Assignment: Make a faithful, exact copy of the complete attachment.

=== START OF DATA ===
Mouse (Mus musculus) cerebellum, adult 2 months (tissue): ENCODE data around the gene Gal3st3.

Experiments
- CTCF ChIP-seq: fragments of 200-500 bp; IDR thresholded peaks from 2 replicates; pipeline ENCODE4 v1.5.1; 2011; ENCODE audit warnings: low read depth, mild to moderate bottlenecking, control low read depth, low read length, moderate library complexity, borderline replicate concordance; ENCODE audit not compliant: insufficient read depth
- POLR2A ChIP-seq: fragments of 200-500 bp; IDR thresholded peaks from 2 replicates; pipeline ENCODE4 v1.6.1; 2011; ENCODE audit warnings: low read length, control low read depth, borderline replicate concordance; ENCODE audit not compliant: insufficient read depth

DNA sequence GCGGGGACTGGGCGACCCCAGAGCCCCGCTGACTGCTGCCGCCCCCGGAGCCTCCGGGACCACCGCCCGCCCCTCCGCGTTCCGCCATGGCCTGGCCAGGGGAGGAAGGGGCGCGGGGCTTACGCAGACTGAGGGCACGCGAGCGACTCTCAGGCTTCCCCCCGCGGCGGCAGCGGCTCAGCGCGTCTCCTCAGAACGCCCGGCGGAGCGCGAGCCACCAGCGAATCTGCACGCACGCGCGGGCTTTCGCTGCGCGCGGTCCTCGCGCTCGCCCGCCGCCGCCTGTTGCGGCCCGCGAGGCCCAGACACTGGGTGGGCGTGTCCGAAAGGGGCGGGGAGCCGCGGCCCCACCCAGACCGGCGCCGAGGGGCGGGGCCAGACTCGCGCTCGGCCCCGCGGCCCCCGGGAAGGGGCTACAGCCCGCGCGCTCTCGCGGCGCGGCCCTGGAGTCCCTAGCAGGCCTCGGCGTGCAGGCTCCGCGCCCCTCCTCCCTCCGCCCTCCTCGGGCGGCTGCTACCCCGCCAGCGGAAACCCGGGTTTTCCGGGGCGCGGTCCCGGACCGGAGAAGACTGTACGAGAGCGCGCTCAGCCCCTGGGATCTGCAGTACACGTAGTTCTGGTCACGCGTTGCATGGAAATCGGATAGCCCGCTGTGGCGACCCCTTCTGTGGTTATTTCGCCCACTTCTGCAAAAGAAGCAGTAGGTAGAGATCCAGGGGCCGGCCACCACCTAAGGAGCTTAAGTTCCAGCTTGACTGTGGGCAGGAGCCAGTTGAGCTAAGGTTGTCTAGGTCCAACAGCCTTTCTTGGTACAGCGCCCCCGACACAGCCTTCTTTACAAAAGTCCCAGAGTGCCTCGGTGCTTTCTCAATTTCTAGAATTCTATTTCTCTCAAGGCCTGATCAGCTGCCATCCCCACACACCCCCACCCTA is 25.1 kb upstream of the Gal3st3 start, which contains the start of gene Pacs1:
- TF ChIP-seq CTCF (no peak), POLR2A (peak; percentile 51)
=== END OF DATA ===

Mouse (Mus musculus) cerebellum, adult 2 months (tissue): ENCODE data around the gene Gal3st3.

Experiments
- CTCF ChIP-seq: fragments of 200-500 bp; IDR thresholded peaks from 2 replicates; pipeline ENCODE4 v1.5.1; 2011; ENCODE audit warnings: low read depth, mild to moderate bottlenecking, control low read depth, low read length, moderate library complexity, borderline replicate concordance; ENCODE audit not compliant: insufficient read depth
- POLR2A ChIP-seq: fragments of 200-500 bp; IDR thresholded peaks from 2 replicates; pipeline ENCODE4 v1.6.1; 2011; ENCODE audit warnings: low read length, control low read depth, borderline replicate concordance; ENCODE audit not compliant: insufficient read depth

DNA sequence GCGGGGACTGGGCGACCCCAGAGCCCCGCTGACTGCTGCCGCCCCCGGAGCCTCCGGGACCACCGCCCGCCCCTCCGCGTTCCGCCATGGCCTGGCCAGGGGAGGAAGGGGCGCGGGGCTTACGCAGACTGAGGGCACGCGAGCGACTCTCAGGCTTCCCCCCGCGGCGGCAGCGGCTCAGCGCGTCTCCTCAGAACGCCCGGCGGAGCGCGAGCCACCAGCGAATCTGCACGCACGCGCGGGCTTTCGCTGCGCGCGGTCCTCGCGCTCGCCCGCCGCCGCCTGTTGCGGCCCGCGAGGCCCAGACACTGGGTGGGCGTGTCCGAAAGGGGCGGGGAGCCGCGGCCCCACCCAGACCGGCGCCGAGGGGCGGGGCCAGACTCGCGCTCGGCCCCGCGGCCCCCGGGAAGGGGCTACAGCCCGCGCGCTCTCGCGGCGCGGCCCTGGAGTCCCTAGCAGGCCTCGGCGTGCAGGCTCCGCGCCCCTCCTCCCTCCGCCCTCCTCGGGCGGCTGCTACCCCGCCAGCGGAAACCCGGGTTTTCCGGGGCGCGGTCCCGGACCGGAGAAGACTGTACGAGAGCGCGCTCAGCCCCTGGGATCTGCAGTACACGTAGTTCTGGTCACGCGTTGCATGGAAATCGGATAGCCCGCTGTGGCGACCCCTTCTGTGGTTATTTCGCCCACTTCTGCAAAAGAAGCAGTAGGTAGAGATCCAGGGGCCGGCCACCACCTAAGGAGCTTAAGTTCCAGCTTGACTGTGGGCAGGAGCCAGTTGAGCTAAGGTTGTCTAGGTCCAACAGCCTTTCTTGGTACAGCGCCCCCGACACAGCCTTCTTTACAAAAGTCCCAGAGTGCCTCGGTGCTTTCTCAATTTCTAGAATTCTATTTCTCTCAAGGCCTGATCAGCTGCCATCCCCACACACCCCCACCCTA is 25.1 kb upstream of the Gal3st3 start, which contains the start of gene Pacs1:
- TF ChIP-seq CTCF (no peak), POLR2A (peak; percentile 51)